• Avoidance of milk, cheese and great deal of calcium should be advised. If renal function is satisfactory, sodium cellulose phosphate 5 g T.D.S. with meals should be prescribed to reduce calcium absorption.
• Urine should be kept acid all the time. Alkalies should be prohibited or used in lesser quantities in those patients who are suffering from peptic ulcer.
• Vitamin D should be stopped or used in very low quantity.
• Patients with hyperuricemia should avoid red meats, offal and fish, which are rich in purines, and should receive treatment with allopurinol.
• Eggs, meat and fish are high in sulphur containing proteins and should be restricted in patients with cystinuria.
Nephrotic syndrome is not a disease. The term nephrotic syndrome was coined by Calvin and Goldberg. The syndrome is characterized by heavy proteinuria, hypoalbuminemia, edema, hypercholesterolemia, and normal renal function. Nephrotic syndrome is a nonspecific disorder in which the kidneys are damaged, causing them to leak large amounts of protein (proteinuria at least 3.5 grams per day per 1.73m2 body surface area) from the blood into the urine.
Nephrotic syndrome is a set of signs or symptoms that may point to kidney problems. The kidneys are two bean-shaped organs found in the lower back. Each is about the size of a fist. They clean the blood by filtering out excess water and salt and waste products from food. Healthy kidneys keep protein in the blood, which helps the blood soak up water from tissues. But kidneys with damaged filters may leak protein into the urine. As a result, not enough protein is left in the blood to soak up the water. The water then moves from the blood into body tissues and causes swelling.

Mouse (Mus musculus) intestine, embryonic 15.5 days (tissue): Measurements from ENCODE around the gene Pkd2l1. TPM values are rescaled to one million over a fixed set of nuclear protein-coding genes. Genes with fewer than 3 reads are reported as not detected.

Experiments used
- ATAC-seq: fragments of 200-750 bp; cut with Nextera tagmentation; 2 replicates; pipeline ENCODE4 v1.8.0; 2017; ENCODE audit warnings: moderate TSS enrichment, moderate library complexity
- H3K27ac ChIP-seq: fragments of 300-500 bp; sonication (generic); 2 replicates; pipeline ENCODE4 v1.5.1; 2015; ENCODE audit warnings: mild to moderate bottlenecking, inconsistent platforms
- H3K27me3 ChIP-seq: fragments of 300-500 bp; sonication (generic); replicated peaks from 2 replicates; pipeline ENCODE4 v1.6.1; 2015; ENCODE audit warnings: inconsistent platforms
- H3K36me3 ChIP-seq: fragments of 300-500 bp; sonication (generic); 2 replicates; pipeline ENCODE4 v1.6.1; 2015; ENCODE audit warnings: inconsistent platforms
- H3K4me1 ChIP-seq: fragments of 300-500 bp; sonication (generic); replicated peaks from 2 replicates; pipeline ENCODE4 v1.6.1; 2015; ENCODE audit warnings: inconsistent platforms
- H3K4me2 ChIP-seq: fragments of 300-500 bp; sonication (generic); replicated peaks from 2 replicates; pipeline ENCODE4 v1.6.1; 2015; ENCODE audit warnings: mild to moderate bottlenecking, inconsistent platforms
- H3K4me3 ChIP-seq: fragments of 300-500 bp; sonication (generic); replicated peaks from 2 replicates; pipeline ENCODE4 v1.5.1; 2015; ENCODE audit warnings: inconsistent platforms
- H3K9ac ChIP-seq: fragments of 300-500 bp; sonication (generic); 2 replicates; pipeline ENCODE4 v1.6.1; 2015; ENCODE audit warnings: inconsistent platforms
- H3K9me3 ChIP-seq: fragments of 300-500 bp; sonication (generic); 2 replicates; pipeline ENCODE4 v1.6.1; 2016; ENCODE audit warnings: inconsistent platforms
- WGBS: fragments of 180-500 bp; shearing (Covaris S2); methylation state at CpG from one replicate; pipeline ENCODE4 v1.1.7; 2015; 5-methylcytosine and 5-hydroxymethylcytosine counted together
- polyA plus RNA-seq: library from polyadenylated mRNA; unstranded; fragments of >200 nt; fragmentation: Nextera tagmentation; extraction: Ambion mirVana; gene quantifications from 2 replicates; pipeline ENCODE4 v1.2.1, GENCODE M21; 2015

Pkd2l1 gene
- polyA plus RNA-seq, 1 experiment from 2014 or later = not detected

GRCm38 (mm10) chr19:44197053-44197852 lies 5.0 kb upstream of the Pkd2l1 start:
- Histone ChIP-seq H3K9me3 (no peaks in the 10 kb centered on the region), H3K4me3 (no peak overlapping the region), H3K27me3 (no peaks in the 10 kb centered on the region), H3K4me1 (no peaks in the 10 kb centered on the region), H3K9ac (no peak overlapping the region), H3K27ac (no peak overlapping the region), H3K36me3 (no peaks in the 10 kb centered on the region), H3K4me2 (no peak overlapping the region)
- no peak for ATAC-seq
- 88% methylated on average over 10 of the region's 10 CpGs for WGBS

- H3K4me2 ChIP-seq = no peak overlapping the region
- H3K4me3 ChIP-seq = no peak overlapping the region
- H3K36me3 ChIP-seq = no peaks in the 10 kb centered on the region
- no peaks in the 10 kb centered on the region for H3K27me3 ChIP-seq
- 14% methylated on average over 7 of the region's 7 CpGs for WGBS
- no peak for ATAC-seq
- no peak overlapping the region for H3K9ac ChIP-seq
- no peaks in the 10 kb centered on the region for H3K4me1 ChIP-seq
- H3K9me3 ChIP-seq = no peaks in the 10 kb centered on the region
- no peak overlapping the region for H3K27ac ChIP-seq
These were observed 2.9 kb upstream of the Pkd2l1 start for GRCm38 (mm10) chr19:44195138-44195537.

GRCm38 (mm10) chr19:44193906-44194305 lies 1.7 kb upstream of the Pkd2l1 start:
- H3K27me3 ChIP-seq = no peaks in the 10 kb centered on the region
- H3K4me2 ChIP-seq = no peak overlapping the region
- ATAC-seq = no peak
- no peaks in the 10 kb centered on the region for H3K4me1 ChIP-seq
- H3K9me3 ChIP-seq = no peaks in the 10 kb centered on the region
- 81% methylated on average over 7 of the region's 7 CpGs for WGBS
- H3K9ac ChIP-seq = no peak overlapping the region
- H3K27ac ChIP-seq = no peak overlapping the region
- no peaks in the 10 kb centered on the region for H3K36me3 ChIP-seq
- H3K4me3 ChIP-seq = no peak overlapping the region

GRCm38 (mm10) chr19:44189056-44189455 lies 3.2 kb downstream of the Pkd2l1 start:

Kidneys affected by nephrotic syndrome have small pores in the podocytes, large enough to permit proteinuria (and subsequently hypoalbuminemia, because some of the protein albumin has gone from the blood to the urine) but not large enough to allow cells through (hence no hematuria). By contrast, in nephritic syndrome, RBCs pass through the pores, causing hematuria.
Childhood nephrotic syndrome can occur at any age but is most common between the ages of 1½ and 5 years. It seems to affect boys more often than girls.
• RENAL DISEASE
1. Minimal glomerulonephritis (common in children).
2. Membranous glomerulonephritis (common in adults).
1. Bee sting.
2. Serum sickness.
2. Sub-acute bacterial endocarditis.
1. Diabetes mellitus.
• SYSTEMIC DISEASES
3. Multiple myeloma.
• Onset: insidious.
• Swelling of face, spreading to whole body.
• Nausea, vomiting.
• Lethargy, tiredness.
• Susceptibility to infections.
• Nephritic facies
o Puffy face.
o Baggy eyelids.
o Waxy pallor.
• Anaemia: mild to moderate.
• Oedema: pitting.
• Pulse: fast.
• Blood pressure: normal or low.
o Flanks full.
o Skin shiny.
o Fluid thrill / shifting dullness present.
o Signs of bilateral hydrothorax may be present.
• Venous thrombosis: due to leak of anti-thrombin 3, which helps prevent thrombosis. This often occurs in the renal veins. Treatment is with oral anticoagulants (not heparin as heparin acts via anti-thrombin 3 which is lost in the proteinuria so it will be ineffective.)
• Infection: due to leakage of immunoglobulins, encapsulated bacteria such as Haemophilus influenzae and Streptococcus pneumonia can cause infection.